23
$\begingroup$

In the context of machine learning and pattern recognition, there's a concept called Kernel Trick. Facing problems where I am asked to determine whether a function could be a kernel function or not, what exactly should be done? Should I first check if they're of the form of the three or four kernel functions such as polynomial, RBF and Gaussian? Then what am I supposed to do? Should I show it is positive definite? Could someone solve an example to show an step-by-step solution for such problems? Like for example, is $f(x)=e^{x^tx'}$ a kernel function (suppose we don't know it is a Gaussian kernel)?

$\endgroup$
30
$\begingroup$

Generally, a function $k(x,y)$ is a valid kernel function (in the sense of the kernel trick) if it satisfies two key properties:

  • symmetry: $k(x,y) = k(y,x)$

  • positive semi-definiteness.

Reference: Page 4 of http://www.cs.berkeley.edu/~jordan/courses/281B-spring04/lectures/lec3.pdf

Checking symmetry is usually straightforward by inspection. Verifying positive semi-definiteness analytically can be quite hairy sometimes. I can think of two strategies for checking this fact:

  • (1) Inspecting for an "inner-product" representation

Consider $k(x,y) = e^{x+y}$. Can we find some $\phi(a)$ such that $k(x,y) = \phi(x)^T \phi(y)$? A little math shows that $e^{x+y} = e^x e^y$, so let $\phi(a)=e^a$ and we're done.

If you get lucky, your $k()$ will be amenable to this analysis. If not, you can resort to option (2):

  • (2) Checking positive definite-ness by random simulation.

Consider the function on $D$-dim vectors $k(\vec{x},\vec{y}) = \sum_{d=1}^D \min( x_d, y_d)$, where each vector $\vec{x}, \vec{y}$ must be non-negative and sum to one. Is this a valid kernel?

We can check this by simulation. Draw a set of $N$ random vectors $\{\vec{x}_i\}_{i=1}^N$ and build a Gram matrix $K$ where $K_{ij} = k( \vec{x}_i , \vec{x}_j )$. Then check if $K$ is positive (semi-) definite.

The best way to do this numerically is to find the eigenvalues of the matrix (using good existing numerical libraries like scipy or matlab), and verify that the smallest eigenvalue is larger than or equal to 0. If yes, the matrix $K$ is p.s.d. Otherwise, you do not have a valid kernel.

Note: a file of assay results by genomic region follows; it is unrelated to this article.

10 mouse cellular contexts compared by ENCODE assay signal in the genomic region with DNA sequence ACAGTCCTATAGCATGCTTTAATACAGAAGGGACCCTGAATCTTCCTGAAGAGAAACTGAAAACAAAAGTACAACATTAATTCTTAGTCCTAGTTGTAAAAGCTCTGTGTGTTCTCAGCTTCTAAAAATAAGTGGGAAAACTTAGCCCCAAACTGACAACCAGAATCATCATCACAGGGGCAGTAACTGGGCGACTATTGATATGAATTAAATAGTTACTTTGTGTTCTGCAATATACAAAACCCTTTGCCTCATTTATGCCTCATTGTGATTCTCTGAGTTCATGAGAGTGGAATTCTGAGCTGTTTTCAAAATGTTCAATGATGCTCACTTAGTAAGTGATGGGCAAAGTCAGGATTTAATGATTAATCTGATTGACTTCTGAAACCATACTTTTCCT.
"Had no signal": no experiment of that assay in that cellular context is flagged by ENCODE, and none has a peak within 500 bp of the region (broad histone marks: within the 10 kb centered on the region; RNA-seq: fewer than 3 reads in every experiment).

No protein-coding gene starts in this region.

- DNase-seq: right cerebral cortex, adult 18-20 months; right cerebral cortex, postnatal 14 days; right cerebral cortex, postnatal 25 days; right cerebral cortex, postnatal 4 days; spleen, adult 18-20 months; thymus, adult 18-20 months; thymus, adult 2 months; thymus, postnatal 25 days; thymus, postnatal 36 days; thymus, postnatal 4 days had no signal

Sample MATLAB/Octave code:

D=5;
N=100;

X = zeros(N,D);
for n = 1:N
   xcur = rand(1,D);
   X(n,:) = xcur/sum(xcur);
end

K = zeros(N,N);
for n = 1:N;  for m = 1:N
    K(n,m) = sum( min( X(n,:), X(m,:) ) );
end;  end;

disp( min( eig(K) ) );

This is a very simple test, but be careful. If the test fails, you can be sure the kernel is not valid, but if it passes the kernel still might not be valid.

I find that no matter how many random matrices I generate and regardless of $N$ and $D$, this kernel passes the test, so it is probably positive semi-definite (in fact, this is the well-known histogram intersection kernel, and has been proven valid).

However, the same test on $k(\vec{x},\vec{y}) = \sum_{d=1}^D max( x_d, y_d)$ fails on every try I've given it (at least 20). So it is most definitely invalid, and quite easy to verify.

I really like this second option because it's quite rapid and much easier to debug than compilcated formal proofs. According to Jitendra Malik's slide 19, the intersection kernel was introduced in 1991 but not proven correct until 2005. Formal proofs can be very challenging!

| cite | improve this answer | |
$\endgroup$
  • $\begingroup$ As I understand it the second condition is only positive semi-definiteness. And from what I'm told, it's only necessary if you want to prove the convergence of the SVM algorithm. In practice, there are many kernels that are not PSD, but work well in practice. $\endgroup$ – Peter Feb 12 '13 at 11:00
  • $\begingroup$ @Peter: yes, you're right. It can be *semi-*definite, not just definite. Edited accordingly. $\endgroup$ – Mike Hughes Feb 12 '13 at 16:27
  • $\begingroup$ In the SVM domain, using a PSD kernel ensures the problem is convex, so the optimization achieves a unique, globally optimal solution. Without PSD-property, there's no guarantee that the solution found is anywhere near the best possible. But, yes there are several kernels (like the Sigmoid) that are not PSD but still successful in practice. A decent reference for this issue is: perso.lcpc.fr/tarel.jean-philippe/publis/jpt-icme05.pdf. $\endgroup$ – Mike Hughes Feb 12 '13 at 16:40

Your Answer

By clicking “Post Your Answer”, you agree to our terms of service, privacy policy and cookie policy

Not the answer you're looking for? Browse other questions tagged or ask your own question.